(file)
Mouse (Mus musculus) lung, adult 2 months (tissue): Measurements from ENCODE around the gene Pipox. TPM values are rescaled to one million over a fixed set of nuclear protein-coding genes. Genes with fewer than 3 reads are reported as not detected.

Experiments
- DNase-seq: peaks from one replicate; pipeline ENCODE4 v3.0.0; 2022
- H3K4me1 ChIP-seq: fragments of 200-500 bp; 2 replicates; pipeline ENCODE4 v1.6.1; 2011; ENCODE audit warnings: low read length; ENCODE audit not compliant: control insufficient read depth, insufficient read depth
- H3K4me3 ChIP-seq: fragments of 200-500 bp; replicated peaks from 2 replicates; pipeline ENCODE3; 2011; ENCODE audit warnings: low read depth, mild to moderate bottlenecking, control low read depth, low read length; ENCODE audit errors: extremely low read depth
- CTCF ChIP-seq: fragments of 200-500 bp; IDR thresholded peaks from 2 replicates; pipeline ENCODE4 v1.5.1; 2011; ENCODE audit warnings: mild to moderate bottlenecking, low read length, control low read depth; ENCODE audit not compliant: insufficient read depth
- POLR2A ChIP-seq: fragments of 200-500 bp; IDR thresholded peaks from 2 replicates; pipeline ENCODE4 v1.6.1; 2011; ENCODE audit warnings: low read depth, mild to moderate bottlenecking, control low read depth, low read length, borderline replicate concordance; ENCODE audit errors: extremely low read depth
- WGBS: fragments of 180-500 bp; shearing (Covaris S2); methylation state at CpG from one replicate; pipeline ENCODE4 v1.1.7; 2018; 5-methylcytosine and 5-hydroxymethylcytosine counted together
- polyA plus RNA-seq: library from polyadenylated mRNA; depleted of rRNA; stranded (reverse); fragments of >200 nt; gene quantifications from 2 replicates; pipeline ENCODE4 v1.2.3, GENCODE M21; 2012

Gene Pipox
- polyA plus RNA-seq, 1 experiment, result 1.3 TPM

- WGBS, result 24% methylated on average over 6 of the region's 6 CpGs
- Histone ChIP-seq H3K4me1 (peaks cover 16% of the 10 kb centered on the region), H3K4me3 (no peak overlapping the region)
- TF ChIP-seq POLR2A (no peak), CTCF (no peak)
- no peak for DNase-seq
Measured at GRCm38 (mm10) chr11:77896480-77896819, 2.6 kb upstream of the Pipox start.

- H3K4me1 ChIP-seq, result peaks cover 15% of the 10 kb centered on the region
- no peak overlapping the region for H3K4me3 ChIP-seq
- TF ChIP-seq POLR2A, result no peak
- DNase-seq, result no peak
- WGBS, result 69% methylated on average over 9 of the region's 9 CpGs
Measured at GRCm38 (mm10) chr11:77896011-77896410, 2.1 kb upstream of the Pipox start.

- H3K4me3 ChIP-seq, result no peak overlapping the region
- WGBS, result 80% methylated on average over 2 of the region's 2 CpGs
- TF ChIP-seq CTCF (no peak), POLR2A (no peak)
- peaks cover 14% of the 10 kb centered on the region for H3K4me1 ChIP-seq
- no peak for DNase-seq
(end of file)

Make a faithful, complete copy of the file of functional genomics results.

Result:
Mouse (Mus musculus) lung, adult 2 months (tissue): Measurements from ENCODE around the gene Pipox. TPM values are rescaled to one million over a fixed set of nuclear protein-coding genes. Genes with fewer than 3 reads are reported as not detected.

Experiments
- DNase-seq: peaks from one replicate; pipeline ENCODE4 v3.0.0; 2022
- H3K4me1 ChIP-seq: fragments of 200-500 bp; 2 replicates; pipeline ENCODE4 v1.6.1; 2011; ENCODE audit warnings: low read length; ENCODE audit not compliant: control insufficient read depth, insufficient read depth
- H3K4me3 ChIP-seq: fragments of 200-500 bp; replicated peaks from 2 replicates; pipeline ENCODE3; 2011; ENCODE audit warnings: low read depth, mild to moderate bottlenecking, control low read depth, low read length; ENCODE audit errors: extremely low read depth
- CTCF ChIP-seq: fragments of 200-500 bp; IDR thresholded peaks from 2 replicates; pipeline ENCODE4 v1.5.1; 2011; ENCODE audit warnings: mild to moderate bottlenecking, low read length, control low read depth; ENCODE audit not compliant: insufficient read depth
- POLR2A ChIP-seq: fragments of 200-500 bp; IDR thresholded peaks from 2 replicates; pipeline ENCODE4 v1.6.1; 2011; ENCODE audit warnings: low read depth, mild to moderate bottlenecking, control low read depth, low read length, borderline replicate concordance; ENCODE audit errors: extremely low read depth
- WGBS: fragments of 180-500 bp; shearing (Covaris S2); methylation state at CpG from one replicate; pipeline ENCODE4 v1.1.7; 2018; 5-methylcytosine and 5-hydroxymethylcytosine counted together
- polyA plus RNA-seq: library from polyadenylated mRNA; depleted of rRNA; stranded (reverse); fragments of >200 nt; gene quantifications from 2 replicates; pipeline ENCODE4 v1.2.3, GENCODE M21; 2012

Gene Pipox
- polyA plus RNA-seq, 1 experiment, result 1.3 TPM

- WGBS, result 24% methylated on average over 6 of the region's 6 CpGs
- Histone ChIP-seq H3K4me1 (peaks cover 16% of the 10 kb centered on the region), H3K4me3 (no peak overlapping the region)
- TF ChIP-seq POLR2A (no peak), CTCF (no peak)
- no peak for DNase-seq
Measured at GRCm38 (mm10) chr11:77896480-77896819, 2.6 kb upstream of the Pipox start.

- H3K4me1 ChIP-seq, result peaks cover 15% of the 10 kb centered on the region
- no peak overlapping the region for H3K4me3 ChIP-seq
- TF ChIP-seq POLR2A, result no peak
- DNase-seq, result no peak
- WGBS, result 69% methylated on average over 9 of the region's 9 CpGs
Measured at GRCm38 (mm10) chr11:77896011-77896410, 2.1 kb upstream of the Pipox start.

- H3K4me3 ChIP-seq, result no peak overlapping the region
- WGBS, result 80% methylated on average over 2 of the region's 2 CpGs
- TF ChIP-seq CTCF (no peak), POLR2A (no peak)
- peaks cover 14% of the 10 kb centered on the region for H3K4me1 ChIP-seq
- no peak for DNase-seq